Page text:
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Use of time-activity budgets to measure early progress of a social attraction restoration project
- Kappes, Peter J., McChesney, Gerard J., Parker, Michael W., Carter, Harry R., Kress, Stephen W., Golightly, Richard T.
- Biological conservation 2011 v.144 no.1 pp. 620-626
- Uria, breeding, courtship, social environment, water birds, California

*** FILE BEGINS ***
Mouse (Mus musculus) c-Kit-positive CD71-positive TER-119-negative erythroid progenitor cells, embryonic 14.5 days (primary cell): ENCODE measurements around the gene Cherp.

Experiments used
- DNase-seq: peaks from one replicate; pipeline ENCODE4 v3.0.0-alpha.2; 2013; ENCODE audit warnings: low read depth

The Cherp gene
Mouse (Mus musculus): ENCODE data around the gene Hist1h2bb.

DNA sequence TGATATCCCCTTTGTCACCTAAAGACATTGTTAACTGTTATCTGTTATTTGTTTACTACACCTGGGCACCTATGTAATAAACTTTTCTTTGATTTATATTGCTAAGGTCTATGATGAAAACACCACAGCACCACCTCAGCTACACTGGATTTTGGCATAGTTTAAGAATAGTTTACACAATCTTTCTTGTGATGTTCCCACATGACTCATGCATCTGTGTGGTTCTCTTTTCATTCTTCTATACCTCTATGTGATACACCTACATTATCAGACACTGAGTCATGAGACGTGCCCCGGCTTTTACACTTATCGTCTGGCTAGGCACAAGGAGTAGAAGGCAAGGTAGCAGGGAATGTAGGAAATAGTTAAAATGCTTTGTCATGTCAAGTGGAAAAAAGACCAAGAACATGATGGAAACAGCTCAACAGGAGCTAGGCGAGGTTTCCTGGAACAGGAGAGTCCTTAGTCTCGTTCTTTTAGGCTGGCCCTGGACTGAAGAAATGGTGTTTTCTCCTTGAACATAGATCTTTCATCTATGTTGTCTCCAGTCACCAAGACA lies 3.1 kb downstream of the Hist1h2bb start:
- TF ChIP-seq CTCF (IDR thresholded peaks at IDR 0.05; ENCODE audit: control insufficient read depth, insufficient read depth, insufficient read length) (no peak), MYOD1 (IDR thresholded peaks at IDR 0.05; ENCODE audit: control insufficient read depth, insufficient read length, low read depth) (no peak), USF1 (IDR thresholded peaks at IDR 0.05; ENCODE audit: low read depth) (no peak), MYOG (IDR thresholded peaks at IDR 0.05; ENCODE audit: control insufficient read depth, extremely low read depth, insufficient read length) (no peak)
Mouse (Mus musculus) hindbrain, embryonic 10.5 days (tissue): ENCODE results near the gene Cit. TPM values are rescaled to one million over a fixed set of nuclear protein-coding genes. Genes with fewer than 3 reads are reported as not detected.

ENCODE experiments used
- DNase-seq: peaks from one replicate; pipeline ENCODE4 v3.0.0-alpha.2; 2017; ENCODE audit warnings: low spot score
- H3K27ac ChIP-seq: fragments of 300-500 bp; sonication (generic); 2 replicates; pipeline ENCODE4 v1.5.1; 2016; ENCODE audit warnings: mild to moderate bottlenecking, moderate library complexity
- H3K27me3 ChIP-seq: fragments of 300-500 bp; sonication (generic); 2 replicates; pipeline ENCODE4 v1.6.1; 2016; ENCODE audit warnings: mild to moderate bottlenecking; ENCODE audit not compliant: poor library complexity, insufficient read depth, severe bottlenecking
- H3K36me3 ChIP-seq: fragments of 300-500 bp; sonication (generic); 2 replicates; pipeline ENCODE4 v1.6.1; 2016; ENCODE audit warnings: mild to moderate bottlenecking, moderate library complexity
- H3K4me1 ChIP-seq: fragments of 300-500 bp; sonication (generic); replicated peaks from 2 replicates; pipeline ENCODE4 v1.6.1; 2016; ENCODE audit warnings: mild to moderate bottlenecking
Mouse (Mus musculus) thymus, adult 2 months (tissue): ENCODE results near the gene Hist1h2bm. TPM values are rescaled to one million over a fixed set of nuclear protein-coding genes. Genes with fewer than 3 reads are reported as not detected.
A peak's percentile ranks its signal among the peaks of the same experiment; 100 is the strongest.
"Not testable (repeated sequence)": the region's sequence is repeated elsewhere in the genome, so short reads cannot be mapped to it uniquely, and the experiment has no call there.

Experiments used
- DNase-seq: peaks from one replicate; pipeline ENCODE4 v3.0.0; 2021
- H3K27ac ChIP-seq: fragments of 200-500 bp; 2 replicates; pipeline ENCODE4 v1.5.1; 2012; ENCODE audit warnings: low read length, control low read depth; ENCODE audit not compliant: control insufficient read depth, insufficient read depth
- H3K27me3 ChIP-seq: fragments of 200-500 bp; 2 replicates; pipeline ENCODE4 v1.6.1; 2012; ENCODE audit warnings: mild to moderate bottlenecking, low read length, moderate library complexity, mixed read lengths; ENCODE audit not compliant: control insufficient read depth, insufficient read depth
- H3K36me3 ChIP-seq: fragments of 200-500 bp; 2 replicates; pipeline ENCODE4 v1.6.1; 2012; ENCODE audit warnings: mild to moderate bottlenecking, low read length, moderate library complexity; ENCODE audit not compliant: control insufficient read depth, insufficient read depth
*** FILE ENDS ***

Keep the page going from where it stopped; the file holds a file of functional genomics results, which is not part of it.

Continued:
- Social attraction is a useful technique for re-establishing or relocating waterbird colonies and other species groups. However, little information exists regarding how newly attending individuals behave when the social environment is influenced predominantly by artificial stimuli. To help assess early progress of colony re-establishment, we compared time-activity budgets of common murres (Uria aalge) at a social attraction site (Devil’s Slide Rock; DSR) in central California with two nearby reference colonies during the first 3years (1996–1998) of efforts. Murres at all colonies spent over 95% of their time engaged in resting, comfort, courtship, and alert activities during the pre-breeding period and over 88% of their time in similar activities during the breeding period. Although patterns were similar overall, comparisons of pooled and year-specific time budget data revealed significant differences between all three colonies, especially during pre-breeding. Murres at DSR typically engaged in comfort behaviors less frequently and in alert and courtship behaviors more frequently than reference colonies. Differences likely were due to recent re-establishment, including lower bird densities and higher proportions of non-breeders and first-time breeders at DSR, along with other factors such as disturbance. Results indicate that newly attracted birds at DSR behaved “normally” even though the social environment was influenced predominantly by artificial stimuli. Furthermore, re-established breeding in the first year of efforts, subsequent colony growth, and high productivity reflected successful restoration efforts. Thus, time-activity budgets can provide important measures of early progress of social attraction efforts and as such can be used to inform adaptive management decisions.